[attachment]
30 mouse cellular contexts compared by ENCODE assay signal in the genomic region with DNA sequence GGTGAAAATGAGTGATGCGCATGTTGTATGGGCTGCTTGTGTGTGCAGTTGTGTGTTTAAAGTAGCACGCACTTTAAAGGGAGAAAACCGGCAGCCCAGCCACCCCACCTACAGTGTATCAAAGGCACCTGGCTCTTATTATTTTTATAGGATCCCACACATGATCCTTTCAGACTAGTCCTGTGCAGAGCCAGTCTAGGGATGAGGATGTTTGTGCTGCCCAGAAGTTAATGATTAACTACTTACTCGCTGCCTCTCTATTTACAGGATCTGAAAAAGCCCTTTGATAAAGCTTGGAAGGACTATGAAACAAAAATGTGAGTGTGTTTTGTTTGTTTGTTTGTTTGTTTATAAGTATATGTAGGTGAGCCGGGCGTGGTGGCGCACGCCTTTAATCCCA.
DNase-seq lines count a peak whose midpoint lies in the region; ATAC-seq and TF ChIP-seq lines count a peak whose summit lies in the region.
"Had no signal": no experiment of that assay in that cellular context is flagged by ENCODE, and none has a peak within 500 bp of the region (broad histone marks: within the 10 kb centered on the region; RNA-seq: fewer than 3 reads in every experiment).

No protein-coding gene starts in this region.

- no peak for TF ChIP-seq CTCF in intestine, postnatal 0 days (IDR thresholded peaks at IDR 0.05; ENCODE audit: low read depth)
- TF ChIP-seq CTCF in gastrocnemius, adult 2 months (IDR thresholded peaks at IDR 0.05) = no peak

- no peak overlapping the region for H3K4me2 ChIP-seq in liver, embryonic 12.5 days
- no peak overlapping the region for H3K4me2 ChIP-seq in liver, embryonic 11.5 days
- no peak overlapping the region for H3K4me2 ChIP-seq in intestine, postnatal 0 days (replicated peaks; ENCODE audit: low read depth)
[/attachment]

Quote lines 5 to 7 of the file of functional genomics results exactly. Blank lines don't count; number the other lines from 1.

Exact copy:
- no peak for TF ChIP-seq CTCF in intestine, postnatal 0 days (IDR thresholded peaks at IDR 0.05; ENCODE audit: low read depth)
- TF ChIP-seq CTCF in gastrocnemius, adult 2 months (IDR thresholded peaks at IDR 0.05) = no peak

- no peak overlapping the region for H3K4me2 ChIP-seq in liver, embryonic 12.5 days